State of the smartphone

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State of the smartphone


There has been much angst in Korea in recent months about saturation in the world’s high-end smartphone market, which has been a huge part of the country’s fortunes in recent years. So much so that it is easy to forget the wide range of high-quality products produced by the nation’s leading companies.

During a recent visit to Cairo after a lengthy absence, our two-bedroom apartment resembled the set of an LG commercial. There were three split-unit air-conditioners, a washing machine and a refrigerator.

When a friend who works in tech support stopped by, he was carrying his new LG G3 32GB smartphone, and when he ran through its myriad features, I was reminded of the huge amount of time and money that companies like LG and Samsung have spent to create and fill the demand for such high-end devices.

And the development and ubiquity of the smartphone all happened faster than a 3G connection. Remember NTT Docomo? The Japanese company fired the first salvo in the smartphone wars in 1999 and attracted 40 million subscribers by 2001. The device ran on something called “i-mode,” whatever that is. Can you name the first popular operating system in Europe? Something called Symbian.

It’s hard to believe the first iPhone with its revolutionary touchscreen was introduced in 2007, not even a decade ago. Or that the Samsung Galaxy S did not go on sale until June 2010. Given that the Galaxy S5 was released in April 2014, that means that Samsung has debuted a new model in its S series about once a year.

One can see how easy it might be to get caught up in all the marketing hoo-ha surrounding each new Samsung, Apple or LG device. The purpose of each media onslaught is to make each new feature, however obscure, or upgrade, however minute, seem absolutely essential.

Yet for all the technological advancements, most people I know these days seem to use their smartphones primarily for taking pictures, texting or instant messaging.

Full disclosure here. For the past three years, I have managed - to the incredulity and amazement of friends, colleagues and strangers - to survive in one of the world’s most wired countries with only an iPod Touch. I have been able to detect no discernible hardship traceable to my reliance on email. After all, there are wireless networks at home and work, and Wi-Fi hot spots in between.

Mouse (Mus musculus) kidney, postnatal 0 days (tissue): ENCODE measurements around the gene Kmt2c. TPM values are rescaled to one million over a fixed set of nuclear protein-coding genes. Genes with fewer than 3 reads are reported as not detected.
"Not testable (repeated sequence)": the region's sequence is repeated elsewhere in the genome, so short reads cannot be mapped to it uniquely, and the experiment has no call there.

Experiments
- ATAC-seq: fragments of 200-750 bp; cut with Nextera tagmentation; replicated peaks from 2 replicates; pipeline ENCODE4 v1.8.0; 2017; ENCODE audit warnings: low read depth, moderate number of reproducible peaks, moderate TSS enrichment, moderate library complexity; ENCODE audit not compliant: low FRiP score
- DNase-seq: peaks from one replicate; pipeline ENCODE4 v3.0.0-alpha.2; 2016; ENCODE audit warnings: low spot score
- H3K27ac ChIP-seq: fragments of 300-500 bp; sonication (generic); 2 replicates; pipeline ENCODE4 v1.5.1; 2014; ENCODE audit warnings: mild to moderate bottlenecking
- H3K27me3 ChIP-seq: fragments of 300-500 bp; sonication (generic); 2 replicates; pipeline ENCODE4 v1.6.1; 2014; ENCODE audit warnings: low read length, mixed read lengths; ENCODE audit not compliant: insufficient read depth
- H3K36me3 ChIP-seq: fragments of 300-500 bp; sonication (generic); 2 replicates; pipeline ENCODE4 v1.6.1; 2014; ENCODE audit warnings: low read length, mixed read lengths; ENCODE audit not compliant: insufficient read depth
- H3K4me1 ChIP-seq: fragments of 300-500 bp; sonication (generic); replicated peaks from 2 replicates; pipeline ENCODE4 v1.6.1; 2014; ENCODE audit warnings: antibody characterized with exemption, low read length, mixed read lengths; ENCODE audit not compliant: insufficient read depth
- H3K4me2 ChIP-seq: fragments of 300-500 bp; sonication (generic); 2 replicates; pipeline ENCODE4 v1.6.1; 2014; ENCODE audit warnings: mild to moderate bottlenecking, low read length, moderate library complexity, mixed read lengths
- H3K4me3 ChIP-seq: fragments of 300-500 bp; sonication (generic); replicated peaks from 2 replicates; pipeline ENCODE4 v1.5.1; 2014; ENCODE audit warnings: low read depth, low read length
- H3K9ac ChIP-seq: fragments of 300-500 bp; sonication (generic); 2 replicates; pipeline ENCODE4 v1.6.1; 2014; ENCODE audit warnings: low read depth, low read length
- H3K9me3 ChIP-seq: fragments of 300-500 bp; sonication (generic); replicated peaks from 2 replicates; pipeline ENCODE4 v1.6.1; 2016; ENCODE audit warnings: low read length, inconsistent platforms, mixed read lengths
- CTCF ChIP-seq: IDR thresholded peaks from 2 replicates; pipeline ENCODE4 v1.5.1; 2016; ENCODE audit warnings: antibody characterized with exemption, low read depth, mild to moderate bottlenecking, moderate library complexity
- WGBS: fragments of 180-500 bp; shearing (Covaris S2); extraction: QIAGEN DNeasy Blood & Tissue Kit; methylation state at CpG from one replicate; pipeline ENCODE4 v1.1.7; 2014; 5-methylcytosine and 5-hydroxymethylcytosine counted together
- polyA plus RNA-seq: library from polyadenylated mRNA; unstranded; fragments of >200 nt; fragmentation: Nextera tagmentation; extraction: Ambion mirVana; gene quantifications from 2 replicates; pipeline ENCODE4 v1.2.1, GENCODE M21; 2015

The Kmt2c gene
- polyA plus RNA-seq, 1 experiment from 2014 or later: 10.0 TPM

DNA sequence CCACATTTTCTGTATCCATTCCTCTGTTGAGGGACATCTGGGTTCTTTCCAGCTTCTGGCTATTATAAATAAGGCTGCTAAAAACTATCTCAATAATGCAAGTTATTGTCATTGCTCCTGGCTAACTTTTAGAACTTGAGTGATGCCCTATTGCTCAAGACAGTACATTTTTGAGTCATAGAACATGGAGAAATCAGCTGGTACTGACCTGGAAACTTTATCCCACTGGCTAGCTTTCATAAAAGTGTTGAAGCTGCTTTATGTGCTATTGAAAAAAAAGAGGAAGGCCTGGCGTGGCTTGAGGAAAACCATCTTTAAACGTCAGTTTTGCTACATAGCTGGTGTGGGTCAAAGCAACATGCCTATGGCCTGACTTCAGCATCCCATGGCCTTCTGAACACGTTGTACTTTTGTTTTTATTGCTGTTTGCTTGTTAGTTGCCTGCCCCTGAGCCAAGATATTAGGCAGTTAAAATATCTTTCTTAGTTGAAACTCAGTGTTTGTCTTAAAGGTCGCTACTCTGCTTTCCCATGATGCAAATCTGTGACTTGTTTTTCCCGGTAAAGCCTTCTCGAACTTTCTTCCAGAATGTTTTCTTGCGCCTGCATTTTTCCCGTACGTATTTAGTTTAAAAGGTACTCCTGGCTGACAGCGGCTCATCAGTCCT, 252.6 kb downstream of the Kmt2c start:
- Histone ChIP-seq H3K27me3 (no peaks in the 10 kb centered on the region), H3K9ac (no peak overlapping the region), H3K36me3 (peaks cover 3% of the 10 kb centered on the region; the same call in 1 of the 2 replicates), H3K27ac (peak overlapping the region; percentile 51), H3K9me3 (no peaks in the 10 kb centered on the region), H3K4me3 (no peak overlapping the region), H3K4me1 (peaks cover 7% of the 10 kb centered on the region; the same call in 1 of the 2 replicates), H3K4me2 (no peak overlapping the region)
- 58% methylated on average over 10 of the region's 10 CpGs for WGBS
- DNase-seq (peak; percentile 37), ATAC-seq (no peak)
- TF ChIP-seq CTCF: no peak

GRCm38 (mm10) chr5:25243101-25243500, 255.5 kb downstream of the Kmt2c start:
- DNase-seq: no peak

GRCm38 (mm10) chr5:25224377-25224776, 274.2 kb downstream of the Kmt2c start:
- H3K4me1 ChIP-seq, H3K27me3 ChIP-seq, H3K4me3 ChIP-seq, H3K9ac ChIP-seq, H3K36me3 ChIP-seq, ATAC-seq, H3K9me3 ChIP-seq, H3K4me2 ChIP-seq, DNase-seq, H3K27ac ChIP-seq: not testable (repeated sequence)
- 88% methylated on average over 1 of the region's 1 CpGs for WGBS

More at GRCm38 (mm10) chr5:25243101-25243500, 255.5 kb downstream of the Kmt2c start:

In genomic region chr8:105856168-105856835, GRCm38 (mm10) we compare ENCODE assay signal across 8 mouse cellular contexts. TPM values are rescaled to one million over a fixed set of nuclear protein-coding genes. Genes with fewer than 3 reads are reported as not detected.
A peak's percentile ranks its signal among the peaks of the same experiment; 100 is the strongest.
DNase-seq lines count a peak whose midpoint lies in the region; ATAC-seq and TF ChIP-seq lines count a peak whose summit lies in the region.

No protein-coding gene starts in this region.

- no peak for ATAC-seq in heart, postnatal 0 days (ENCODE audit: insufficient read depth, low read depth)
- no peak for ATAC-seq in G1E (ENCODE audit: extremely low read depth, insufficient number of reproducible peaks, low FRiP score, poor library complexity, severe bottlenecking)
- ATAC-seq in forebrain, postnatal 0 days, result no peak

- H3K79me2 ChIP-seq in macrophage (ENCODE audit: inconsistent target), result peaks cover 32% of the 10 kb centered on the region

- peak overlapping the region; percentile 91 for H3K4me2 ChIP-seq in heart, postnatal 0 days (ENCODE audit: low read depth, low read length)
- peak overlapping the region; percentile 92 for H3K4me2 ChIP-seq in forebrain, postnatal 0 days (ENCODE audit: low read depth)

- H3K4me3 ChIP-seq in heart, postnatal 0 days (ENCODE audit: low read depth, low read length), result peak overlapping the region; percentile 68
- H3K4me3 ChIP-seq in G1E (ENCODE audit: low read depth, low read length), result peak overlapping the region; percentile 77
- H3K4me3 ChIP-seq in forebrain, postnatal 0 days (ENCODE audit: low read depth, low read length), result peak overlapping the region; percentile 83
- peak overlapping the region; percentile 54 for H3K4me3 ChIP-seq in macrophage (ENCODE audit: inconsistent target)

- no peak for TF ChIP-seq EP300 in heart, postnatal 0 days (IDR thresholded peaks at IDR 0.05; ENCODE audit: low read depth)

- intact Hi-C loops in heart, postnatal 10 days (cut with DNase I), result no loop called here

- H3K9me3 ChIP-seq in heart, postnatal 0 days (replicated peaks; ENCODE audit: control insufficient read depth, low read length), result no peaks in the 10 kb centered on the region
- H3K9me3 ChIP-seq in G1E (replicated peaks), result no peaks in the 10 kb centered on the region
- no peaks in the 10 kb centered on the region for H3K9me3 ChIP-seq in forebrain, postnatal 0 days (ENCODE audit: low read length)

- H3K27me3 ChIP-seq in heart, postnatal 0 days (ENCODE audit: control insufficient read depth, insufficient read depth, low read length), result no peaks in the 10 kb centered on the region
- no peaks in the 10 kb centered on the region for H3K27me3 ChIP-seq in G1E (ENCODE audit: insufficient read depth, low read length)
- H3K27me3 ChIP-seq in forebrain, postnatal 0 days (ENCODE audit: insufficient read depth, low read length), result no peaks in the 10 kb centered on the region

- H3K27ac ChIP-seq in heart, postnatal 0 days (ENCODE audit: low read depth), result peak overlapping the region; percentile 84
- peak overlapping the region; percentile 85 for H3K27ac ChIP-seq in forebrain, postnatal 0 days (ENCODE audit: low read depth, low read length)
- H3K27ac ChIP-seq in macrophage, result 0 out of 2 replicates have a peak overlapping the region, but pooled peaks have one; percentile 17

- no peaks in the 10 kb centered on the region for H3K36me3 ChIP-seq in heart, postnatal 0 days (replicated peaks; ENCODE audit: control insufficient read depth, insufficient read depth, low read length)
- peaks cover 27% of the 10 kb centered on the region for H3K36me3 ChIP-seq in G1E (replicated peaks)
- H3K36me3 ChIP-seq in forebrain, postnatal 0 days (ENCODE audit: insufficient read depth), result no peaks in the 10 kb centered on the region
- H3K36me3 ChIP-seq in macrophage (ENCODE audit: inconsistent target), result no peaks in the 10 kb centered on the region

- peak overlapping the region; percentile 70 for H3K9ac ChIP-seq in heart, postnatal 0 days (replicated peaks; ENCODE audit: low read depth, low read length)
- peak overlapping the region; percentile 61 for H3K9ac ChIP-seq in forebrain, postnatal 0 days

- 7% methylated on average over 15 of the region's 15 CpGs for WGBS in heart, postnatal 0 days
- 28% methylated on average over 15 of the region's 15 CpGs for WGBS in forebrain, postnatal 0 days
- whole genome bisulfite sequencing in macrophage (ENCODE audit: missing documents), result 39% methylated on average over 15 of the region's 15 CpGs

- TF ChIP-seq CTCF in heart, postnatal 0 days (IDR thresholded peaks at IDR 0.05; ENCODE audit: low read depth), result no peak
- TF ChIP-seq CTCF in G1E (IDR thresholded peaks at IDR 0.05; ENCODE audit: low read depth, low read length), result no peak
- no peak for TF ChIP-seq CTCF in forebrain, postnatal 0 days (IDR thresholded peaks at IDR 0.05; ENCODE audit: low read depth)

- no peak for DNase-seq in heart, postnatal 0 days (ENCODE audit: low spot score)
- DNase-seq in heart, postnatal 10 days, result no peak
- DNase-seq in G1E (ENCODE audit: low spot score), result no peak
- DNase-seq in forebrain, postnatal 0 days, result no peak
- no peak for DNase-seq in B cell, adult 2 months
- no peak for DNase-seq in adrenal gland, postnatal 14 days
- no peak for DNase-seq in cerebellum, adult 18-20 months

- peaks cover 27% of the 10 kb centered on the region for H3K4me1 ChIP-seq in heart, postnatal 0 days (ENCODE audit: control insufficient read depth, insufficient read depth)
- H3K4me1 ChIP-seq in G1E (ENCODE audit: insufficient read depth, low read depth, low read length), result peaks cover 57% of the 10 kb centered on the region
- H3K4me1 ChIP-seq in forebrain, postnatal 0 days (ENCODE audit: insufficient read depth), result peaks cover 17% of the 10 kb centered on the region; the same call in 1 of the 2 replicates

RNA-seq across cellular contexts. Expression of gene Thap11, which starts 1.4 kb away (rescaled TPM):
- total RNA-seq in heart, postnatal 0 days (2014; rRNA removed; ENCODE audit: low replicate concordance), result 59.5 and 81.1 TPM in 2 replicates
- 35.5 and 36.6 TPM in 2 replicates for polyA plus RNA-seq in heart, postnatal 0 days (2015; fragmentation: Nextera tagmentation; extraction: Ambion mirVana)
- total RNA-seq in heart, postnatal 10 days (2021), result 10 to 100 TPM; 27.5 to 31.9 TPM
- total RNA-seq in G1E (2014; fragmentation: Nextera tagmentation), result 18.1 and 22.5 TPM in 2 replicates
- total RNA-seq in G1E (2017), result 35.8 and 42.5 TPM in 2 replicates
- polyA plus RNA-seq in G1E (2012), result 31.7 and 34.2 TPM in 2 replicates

As far as I have been able to determine, I am the only person in Korea over the age of 10 who does not have a smartphone. And I confess to having grown rather fond of my celebrity.

On the few occasions when I have flirted with the possibility of joining the device-toting masses, I have been either spooked by regulatory horrors (illegal subsidies, pre-discount programs, contract termination penalties, the ominous Mobile Device Distribution Improvement Act) or simply lost interest because of the vast complexity of decision-making (there are, for example, 21 models of the iPhone 5, iPhone 5c and iPhone 5S).

Yet for anyone with a serious stake in the global smartphone market, i.e. Korea Inc., it is sobering to consider just how much has changed in the past eight years and how much has not.

That struck me the other day as I browsed smartphones at the Yongsan Electronics Mall Complex, where piles of new and used Samsung Note 2’s, Galaxy S3’s, iPhone 5’s and LG G2’s are available at a fraction of their original list price.

Yes, for me the time has come when a smartphone would be highly useful, if not exactly essential, and as far as I can tell, any of the aforementioned bargain devices would fill the bill. In a time of economic malaise and stagnant incomes, saving a bundle on a perfectly decent late-model smartphone is a no-brainer.

Tech giants like Samsung and LG know full well that continued reliance on high-end smartphones for robust future growth would just be plain dumb. Both companies are pressing on to other potential growth drivers. The Internet of Things - especially the Smart Home - makes sense given their expertise in appliances and home electronics.

Someday soon I may be able to adjust the temperature of a flat in Cairo by using an iPhone 5 in Seoul.

Now that’s progress.


*The author is the business news editor for the Korea JoongAng Daily.

by Bertil Peterson

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